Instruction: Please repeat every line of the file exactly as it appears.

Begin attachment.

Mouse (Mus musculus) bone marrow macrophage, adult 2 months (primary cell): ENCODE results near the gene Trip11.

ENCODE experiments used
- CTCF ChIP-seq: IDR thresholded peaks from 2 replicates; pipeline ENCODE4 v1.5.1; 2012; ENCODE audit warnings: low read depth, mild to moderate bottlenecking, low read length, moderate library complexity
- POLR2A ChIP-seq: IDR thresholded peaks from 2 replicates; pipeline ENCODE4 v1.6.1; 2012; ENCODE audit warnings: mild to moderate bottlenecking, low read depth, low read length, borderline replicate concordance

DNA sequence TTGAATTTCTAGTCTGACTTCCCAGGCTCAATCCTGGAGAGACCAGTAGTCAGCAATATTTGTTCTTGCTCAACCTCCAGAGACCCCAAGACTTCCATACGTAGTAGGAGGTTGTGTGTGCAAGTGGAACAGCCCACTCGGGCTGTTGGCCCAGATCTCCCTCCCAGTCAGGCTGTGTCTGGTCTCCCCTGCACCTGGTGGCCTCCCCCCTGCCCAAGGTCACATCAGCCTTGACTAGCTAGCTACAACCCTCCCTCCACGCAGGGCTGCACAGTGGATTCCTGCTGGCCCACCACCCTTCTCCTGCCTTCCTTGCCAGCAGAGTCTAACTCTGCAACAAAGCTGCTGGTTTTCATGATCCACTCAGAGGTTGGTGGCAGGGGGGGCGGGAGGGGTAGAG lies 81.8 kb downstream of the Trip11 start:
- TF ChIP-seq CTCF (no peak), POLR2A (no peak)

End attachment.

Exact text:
Mouse (Mus musculus) bone marrow macrophage, adult 2 months (primary cell): ENCODE results near the gene Trip11.

ENCODE experiments used
- CTCF ChIP-seq: IDR thresholded peaks from 2 replicates; pipeline ENCODE4 v1.5.1; 2012; ENCODE audit warnings: low read depth, mild to moderate bottlenecking, low read length, moderate library complexity
- POLR2A ChIP-seq: IDR thresholded peaks from 2 replicates; pipeline ENCODE4 v1.6.1; 2012; ENCODE audit warnings: mild to moderate bottlenecking, low read depth, low read length, borderline replicate concordance

DNA sequence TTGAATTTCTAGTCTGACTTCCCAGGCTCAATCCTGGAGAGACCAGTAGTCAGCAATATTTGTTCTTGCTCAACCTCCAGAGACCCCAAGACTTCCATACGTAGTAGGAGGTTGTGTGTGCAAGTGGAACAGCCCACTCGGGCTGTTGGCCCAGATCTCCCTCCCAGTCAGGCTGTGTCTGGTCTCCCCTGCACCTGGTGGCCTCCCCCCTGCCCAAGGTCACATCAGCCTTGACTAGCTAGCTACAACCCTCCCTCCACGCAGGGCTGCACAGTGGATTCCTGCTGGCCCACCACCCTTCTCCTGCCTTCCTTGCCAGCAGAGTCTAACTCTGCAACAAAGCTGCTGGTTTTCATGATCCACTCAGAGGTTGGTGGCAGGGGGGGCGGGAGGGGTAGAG lies 81.8 kb downstream of the Trip11 start:
- TF ChIP-seq CTCF (no peak), POLR2A (no peak)